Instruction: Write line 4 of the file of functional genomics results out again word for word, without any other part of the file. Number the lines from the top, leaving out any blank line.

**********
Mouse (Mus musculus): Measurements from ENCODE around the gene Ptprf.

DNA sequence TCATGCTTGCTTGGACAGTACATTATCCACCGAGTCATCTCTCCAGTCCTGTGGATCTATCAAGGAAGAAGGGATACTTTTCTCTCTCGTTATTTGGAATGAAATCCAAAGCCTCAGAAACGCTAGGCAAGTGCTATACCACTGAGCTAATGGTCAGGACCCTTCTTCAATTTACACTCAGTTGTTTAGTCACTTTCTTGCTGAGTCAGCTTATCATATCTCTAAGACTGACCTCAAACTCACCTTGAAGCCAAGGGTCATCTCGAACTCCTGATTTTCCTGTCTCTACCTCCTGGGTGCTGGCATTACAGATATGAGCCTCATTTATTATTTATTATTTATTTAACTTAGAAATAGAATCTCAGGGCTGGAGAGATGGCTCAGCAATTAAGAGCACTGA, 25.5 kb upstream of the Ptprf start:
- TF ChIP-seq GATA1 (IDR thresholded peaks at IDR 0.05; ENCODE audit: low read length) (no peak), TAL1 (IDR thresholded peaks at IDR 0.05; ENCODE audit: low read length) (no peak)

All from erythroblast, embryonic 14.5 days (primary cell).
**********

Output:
All from erythroblast, embryonic 14.5 days (primary cell).